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Male Dog Neutering

Male dog neutering, otherwise known as sterilisation, "fixing", desexing, castration (castrating) or by its correct veterinary name: orchiectomy (also termed gonadectomy), is the surgical removal of a male dog's testicles for the purposes of canine population control, medical health benefit, genetic-disease control and behavioral modification. Considered to be a basic component of responsible pet ownership, the neutering of male dogs is a common surgical procedure that is performed by most veterinary clinics all over the world. This page contains everything you, the pet owner, need to know about male dog neutering. Neutering topics are covered in the following order: 

2a. The benefits of neutering (the pros of neutering) - why we neuter dogs.
2b. The disadvantages of desexing (the cons of desexing) - why people choose not to neuter dogs.

  • 3a. Current desexing age recommendations.
  • 3b. Neutering puppies - information about the early spay and neuter of young dogs (puppy desexing). 

5. Neutering after-care - all you need to know about caring for your dog after neutering surgery. Includes information on feeding, bathing, exercising, wound care, pain relief, sutures-out time and stopping dogs from licking surgical wounds. 

  • 6a. Pain after surgery (e.g. dog walking stiffly, not wanting to sit down and so on). 
  • 6b. Swollen, bruised, blood-filled scrotum after surgery. 
  • 6c. Wound break-down - break down of the skin stitches. 
  • 6d. Wound infection. 
  • 6e. Suture-site reactions - swollen, red skin around sutures or stitches.
  • 6f. Penis and/or urethra laceration. 
  • 6g. Excessive wound hemorrhage (excessive bleeding during or after surgery).
  • 6h. Failure to ligate (tie off) the testicular blood vessels adequately.
  • 6i. Post-operative renal failure (kidney failure).
  • 6j. Anaesthetic death.

  • 7a. Weight gain.
  • 7b. Preputial scalding and infection - a potential complication of early underage desexing.
  • 7c. The neutering didn't deliver the change (improvement) in male behavior that you thought it would (i.e. behavioral problems such as aggression, dominance, marking territory and roaming have persisted despite desexing).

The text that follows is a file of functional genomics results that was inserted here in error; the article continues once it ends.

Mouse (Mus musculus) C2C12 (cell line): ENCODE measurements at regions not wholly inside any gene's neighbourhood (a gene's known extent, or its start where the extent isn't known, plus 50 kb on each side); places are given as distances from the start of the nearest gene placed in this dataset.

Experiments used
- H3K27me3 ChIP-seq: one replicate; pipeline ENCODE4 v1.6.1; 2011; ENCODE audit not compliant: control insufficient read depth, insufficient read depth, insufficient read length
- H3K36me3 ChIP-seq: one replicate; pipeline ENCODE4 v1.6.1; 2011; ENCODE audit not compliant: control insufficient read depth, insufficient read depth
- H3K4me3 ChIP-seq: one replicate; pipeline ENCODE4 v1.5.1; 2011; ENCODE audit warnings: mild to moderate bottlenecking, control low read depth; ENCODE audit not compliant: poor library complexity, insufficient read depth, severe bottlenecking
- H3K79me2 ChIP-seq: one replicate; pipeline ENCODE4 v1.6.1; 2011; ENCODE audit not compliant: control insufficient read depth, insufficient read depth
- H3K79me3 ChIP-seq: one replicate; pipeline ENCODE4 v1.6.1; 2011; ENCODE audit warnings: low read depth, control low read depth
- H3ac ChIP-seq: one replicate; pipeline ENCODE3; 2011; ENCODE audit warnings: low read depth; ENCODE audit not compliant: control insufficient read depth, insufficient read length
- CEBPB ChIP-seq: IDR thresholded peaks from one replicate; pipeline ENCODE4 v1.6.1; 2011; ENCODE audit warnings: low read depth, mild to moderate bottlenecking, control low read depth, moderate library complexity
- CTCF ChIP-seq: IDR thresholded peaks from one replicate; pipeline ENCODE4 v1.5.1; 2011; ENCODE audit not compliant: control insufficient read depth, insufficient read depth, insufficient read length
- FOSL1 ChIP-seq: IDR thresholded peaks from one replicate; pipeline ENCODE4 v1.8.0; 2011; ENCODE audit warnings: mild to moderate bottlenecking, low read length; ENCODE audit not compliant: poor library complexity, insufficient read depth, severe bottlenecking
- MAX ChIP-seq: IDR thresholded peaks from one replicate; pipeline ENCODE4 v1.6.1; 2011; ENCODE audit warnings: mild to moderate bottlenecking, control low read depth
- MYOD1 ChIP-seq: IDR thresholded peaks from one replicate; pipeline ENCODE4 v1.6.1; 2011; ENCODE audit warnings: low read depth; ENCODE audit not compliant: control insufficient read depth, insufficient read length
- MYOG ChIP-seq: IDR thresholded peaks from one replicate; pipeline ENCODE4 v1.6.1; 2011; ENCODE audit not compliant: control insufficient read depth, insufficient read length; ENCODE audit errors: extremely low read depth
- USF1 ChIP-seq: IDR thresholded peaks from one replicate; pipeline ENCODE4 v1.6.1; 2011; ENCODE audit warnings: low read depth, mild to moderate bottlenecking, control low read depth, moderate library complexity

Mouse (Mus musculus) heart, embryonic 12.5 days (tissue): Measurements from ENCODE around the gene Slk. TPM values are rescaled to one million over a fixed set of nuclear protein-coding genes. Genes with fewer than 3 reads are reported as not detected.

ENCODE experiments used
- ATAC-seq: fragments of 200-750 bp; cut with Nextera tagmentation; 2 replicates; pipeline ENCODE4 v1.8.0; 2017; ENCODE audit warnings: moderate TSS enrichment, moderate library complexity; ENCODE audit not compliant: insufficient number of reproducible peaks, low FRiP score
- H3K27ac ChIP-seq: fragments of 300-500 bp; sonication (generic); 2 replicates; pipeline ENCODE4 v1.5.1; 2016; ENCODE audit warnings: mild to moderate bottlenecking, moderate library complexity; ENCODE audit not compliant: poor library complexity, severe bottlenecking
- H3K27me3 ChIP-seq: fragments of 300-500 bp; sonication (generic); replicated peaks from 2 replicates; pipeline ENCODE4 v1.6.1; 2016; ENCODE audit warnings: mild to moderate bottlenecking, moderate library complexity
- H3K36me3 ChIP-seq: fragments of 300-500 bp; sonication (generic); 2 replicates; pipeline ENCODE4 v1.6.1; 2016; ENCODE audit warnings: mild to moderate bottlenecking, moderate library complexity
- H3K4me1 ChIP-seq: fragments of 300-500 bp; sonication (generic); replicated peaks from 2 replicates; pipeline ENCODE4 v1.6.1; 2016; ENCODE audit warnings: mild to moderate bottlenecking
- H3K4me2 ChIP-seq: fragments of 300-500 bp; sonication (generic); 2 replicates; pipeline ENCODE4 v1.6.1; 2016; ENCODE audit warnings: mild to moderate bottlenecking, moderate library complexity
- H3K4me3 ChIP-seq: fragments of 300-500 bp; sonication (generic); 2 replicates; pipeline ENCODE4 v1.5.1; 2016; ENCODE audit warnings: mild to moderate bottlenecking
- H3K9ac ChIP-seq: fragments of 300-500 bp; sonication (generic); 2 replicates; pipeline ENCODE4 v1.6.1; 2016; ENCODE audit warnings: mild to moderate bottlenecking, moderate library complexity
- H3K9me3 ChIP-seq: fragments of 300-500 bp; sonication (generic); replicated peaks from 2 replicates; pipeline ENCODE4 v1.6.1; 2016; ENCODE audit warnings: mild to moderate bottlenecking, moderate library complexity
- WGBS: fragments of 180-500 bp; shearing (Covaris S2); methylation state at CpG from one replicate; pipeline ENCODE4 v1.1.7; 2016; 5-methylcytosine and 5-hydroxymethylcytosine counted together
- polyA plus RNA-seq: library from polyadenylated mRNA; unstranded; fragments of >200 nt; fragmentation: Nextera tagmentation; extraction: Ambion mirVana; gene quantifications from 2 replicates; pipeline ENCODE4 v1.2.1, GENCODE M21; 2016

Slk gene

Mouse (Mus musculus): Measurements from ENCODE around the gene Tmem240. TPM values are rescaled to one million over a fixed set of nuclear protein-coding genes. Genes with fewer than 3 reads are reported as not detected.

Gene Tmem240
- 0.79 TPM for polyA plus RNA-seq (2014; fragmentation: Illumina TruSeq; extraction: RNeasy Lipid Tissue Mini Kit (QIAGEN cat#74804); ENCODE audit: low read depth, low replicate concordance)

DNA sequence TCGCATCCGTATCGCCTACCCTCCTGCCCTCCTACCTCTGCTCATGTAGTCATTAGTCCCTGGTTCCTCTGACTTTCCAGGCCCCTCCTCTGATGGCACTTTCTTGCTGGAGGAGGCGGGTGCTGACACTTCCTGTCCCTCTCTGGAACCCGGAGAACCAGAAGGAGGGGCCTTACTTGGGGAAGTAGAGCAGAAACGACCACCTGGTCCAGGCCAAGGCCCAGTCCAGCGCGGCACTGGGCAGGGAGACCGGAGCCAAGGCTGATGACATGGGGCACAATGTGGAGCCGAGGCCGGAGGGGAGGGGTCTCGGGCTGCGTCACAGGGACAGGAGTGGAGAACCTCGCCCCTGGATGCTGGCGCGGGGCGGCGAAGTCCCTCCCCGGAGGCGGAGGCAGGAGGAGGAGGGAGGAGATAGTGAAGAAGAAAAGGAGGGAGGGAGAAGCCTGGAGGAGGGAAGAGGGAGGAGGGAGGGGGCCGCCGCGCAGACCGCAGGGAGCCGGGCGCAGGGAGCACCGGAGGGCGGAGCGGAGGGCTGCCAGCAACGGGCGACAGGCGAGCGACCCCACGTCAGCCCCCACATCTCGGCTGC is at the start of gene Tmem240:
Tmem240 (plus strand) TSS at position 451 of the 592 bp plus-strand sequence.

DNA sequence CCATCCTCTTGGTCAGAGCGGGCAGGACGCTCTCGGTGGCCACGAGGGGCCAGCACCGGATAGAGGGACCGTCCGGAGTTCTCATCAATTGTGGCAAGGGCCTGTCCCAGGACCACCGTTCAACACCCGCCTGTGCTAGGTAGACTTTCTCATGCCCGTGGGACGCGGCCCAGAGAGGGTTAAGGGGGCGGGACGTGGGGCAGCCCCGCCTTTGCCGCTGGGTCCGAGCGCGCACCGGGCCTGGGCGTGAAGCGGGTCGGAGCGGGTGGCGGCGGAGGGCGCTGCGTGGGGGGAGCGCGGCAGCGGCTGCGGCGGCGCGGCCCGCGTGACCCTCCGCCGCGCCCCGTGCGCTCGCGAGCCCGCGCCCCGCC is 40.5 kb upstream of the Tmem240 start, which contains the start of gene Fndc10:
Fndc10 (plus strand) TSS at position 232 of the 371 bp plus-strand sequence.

• 8a. Myth 1 - All desexed dogs gain weight (get fat).
  • 8b. Myth 2 - Desexed males lose their drive to herd and hunt and guard.
  • 8c. Myth 3 - Without his testicles, a male dog won't feel like himself (i.e. he "won't be a man").
  • 8d. Myth 4 - Male dogs need to have sex before being desexed.
  • 8e. Myth 5 - Male dogs should be allowed to father (sire) a litter before desexing.
  • 8f. Myth 6 - Vets just advise neutering for the money not for my dog's health.
  • 8g. FAQ 1 - Why won't my veterinarian clean my dog's teeth at the same time as desexing him?
  • 8h. FAQ 2 - Why shouldn't my vet vaccinate my dog whilst he is under anaesthetic?
  • 8i. FAQ 3 - Is desexing safe? It's just a routine procedure isn't it?
  • 8j. FAQ 4 - My vet offered to perform a pre-anaesthetic blood screening test - is this necessary?
  • 8k. FAQ 5 - When is desexing surgery not safe to do? 

  • 9a. The typical cost of neutering a dog at a veterinary clinic.
  • 9b. Where and how to source low cost and discount neutering. 
  • 9c. Free neutering.

  • 10a. Canine birth control method 1 - separate the dog from the bitch and prevent him from roaming.
  • 10b. Canine birth control method 2 - spay your bitch.
  • 10c. Canine birth control method 3 - "the pill" and female oestrous (heat) suppression.
  • 10d. Canine birth control method 4 - the "male pill" - fertility suppressing implants for male dogs.
  • 10e. Canine birth control method 5 - canine vasectomy.
  • 10f. Canine birth control method 6 - chemical castration - injecting sclerosing agents into testes and/or epididymus.
  • 10g. Anti-testosterone agents (e.g. Tardak, MPA-50, Ovarid, Suprelorin) to reduce testosterone-related medical and behavioural problems. 

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